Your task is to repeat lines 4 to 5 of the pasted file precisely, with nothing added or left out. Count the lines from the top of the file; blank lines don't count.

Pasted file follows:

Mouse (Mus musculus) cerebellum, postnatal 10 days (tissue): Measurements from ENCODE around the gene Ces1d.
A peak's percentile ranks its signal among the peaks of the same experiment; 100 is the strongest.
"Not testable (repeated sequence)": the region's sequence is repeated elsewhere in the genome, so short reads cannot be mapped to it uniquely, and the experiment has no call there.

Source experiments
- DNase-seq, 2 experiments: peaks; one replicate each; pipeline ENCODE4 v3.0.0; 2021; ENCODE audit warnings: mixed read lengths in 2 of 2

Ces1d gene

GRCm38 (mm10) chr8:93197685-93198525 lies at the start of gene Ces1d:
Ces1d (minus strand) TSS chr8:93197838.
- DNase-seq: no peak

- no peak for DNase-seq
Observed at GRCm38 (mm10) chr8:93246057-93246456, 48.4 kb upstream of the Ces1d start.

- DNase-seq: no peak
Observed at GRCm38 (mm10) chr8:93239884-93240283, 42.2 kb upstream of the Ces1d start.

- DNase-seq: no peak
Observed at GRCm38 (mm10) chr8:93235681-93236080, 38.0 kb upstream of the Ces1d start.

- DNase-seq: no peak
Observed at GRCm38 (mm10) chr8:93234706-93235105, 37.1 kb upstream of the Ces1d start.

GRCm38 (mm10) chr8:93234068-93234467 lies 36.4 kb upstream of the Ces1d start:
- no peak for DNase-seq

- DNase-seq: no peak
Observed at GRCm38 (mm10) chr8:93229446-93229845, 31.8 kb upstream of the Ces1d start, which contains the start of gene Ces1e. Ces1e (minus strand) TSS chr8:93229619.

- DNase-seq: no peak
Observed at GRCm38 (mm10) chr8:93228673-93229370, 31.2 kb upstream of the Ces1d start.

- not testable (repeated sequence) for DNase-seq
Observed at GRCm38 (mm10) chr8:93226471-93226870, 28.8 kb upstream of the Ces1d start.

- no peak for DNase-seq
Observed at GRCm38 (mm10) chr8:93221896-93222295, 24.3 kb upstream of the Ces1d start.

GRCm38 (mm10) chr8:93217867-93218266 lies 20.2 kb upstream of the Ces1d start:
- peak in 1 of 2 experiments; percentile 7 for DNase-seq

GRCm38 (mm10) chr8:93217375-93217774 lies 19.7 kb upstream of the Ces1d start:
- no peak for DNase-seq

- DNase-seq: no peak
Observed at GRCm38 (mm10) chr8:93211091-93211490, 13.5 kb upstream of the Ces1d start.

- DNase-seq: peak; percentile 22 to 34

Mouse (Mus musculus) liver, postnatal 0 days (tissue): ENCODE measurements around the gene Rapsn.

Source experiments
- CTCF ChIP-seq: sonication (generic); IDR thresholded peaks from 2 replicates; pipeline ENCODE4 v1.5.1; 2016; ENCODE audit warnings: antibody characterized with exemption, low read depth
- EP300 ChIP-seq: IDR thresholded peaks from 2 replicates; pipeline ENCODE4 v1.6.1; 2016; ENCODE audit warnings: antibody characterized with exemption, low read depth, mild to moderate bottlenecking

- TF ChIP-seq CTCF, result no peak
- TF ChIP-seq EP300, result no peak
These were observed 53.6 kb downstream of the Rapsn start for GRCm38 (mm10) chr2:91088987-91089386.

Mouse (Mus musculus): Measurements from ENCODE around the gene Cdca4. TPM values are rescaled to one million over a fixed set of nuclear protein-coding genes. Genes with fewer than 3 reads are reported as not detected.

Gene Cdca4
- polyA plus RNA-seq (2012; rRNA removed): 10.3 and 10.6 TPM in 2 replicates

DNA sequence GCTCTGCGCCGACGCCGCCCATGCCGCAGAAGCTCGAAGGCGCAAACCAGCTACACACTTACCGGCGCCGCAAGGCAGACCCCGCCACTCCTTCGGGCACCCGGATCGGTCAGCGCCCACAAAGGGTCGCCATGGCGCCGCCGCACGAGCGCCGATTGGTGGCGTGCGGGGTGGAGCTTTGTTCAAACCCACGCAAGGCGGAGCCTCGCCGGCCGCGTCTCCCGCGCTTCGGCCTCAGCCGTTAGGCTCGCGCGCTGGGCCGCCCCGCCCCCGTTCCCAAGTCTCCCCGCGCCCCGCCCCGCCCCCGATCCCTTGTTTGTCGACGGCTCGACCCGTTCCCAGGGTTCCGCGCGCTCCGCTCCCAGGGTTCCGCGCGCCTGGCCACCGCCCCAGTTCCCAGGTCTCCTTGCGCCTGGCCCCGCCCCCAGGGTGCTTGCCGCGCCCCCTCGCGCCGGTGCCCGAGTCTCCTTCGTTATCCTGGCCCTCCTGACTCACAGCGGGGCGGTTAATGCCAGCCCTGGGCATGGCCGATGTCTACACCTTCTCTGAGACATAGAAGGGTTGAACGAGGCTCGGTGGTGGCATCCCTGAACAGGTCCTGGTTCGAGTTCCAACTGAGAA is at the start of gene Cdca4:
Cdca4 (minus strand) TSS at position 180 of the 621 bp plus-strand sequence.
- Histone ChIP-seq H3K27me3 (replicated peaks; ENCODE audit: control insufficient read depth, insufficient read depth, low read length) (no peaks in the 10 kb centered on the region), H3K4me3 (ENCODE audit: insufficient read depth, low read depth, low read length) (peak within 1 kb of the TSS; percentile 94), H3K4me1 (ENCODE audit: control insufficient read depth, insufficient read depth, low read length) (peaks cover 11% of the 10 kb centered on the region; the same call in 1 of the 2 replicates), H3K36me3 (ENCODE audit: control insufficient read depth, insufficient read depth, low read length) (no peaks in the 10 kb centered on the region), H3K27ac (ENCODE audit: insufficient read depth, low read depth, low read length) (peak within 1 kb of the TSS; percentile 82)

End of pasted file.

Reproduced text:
Source experiments
- DNase-seq, 2 experiments: peaks; one replicate each; pipeline ENCODE4 v3.0.0; 2021; ENCODE audit warnings: mixed read lengths in 2 of 2